Iran seen expanding enrichment after IAEA rebuke, but response tamer than feared

Diplomats say Tehran plans to install more clusters of centrifuges, but one source asserts this might have happened regardless of UN nuclear watchdog’s demand for more cooperation

Various centrifuge machines line a hall at the Natanz Uranium Enrichment Facility, on April 17, 2021. (Screenshot/Islamic Republic Iran Broadcasting-IRIB, via AP)
Various centrifuge machines line a hall at the Natanz Uranium Enrichment Facility, on April 17, 2021. (Screenshot/Islamic Republic Iran Broadcasting-IRIB, via AP)

VIENNA/PARIS (Reuters) — Iran is responding to last week’s UN nuclear watchdog board resolution against it by expanding its uranium-enrichment capacity at two underground sites, but the escalation is not as big as many had feared, diplomats said on Wednesday.

Iran bristles at such resolutions by the International Atomic Energy Agency’s (IAEA’s) 35-nation Board of Governors, and it reacted to the previous one 18 months earlier by enriching to up to 60 percent purity, close to weapons-grade, at a second site and announcing a large expansion of its enrichment program.

This time it plans to install more cascades, or clusters, of centrifuges, the machines that enrich uranium, at both its underground enrichment sites, five diplomats said. IAEA inspectors observing Iran’s progress plan to issue a report to member states on Thursday, three of the diplomats said.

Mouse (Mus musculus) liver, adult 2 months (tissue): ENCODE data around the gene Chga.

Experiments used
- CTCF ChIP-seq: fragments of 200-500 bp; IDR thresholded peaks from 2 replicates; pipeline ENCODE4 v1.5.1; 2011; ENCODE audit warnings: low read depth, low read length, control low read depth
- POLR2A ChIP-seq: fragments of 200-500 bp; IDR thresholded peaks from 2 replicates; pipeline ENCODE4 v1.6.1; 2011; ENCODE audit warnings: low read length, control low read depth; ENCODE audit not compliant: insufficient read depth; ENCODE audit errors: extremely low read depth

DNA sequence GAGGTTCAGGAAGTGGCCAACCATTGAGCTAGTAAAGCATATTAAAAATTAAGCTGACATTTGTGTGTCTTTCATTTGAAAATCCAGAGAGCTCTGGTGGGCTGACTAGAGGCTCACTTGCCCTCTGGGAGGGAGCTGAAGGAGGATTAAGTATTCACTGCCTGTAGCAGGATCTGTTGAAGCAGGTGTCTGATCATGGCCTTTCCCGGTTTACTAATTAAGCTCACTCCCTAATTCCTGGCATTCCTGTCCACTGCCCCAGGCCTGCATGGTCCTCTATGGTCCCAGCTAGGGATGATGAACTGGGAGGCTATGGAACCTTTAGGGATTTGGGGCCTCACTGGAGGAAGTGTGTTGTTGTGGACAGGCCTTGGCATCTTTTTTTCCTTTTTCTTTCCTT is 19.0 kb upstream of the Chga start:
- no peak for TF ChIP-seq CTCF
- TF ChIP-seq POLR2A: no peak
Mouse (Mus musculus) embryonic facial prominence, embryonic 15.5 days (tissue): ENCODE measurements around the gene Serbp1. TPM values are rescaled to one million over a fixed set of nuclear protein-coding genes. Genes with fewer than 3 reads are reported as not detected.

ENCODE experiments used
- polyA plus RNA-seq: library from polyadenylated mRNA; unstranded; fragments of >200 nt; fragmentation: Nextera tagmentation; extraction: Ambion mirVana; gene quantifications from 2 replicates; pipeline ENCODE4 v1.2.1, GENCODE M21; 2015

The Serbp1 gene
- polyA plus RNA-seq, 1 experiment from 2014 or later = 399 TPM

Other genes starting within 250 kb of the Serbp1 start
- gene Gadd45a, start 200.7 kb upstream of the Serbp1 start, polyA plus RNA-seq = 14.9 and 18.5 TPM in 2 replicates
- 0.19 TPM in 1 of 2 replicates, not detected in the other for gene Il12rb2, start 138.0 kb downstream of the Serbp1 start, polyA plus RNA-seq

“It’s not as much as I would expect,” one Vienna-based diplomat said, referring to the scale of Iran’s escalation.

“Why? I don’t know. Maybe they’re waiting for the new government,” they said, referring to the death in a helicopter crash last month of Iranian President Ebrahim Raisi and Foreign Minister Hossein Amirabdollahian, and the presidential election due to be held on June 28.

The IAEA Board passed a resolution a week ago calling on Iran to step up cooperation with the IAEA and reverse its recent barring of inspectors despite earlier US concerns Tehran would respond with atomic escalation. Only Russia and China opposed.

Diplomats did not go into specifics on the number or type of centrifuges being added or what level they would enrich to, though one diplomat said they would not be used to quickly expand Iran’s production of uranium enriched to up to 60%, close to the 90% of weapons-grade.

The diplomats said they would wait to see what the IAEA said Iran had actually done, but that they were aware of Iran’s plans.

The move is “at the lower end of expectations and something we’re pretty sure they were going to do anyway,” one diplomat said, meaning it would have happened even without the resolution.

Iran did not fully follow through on its November 2022 announcement after the previous resolution. While it installed all the centrifuges it said it would at its underground enrichment plant at Natanz, 12 cascades of one advanced model, the IR-2m, are not yet in operation.

Iran is only enriching to up to 60% at an above-ground pilot plant at Natanz and its Fordo site, which is dug into a mountain. In November 2022 it started enriching to up to 60% at Fordo but it has yet to install all the additional cascades it said it would.

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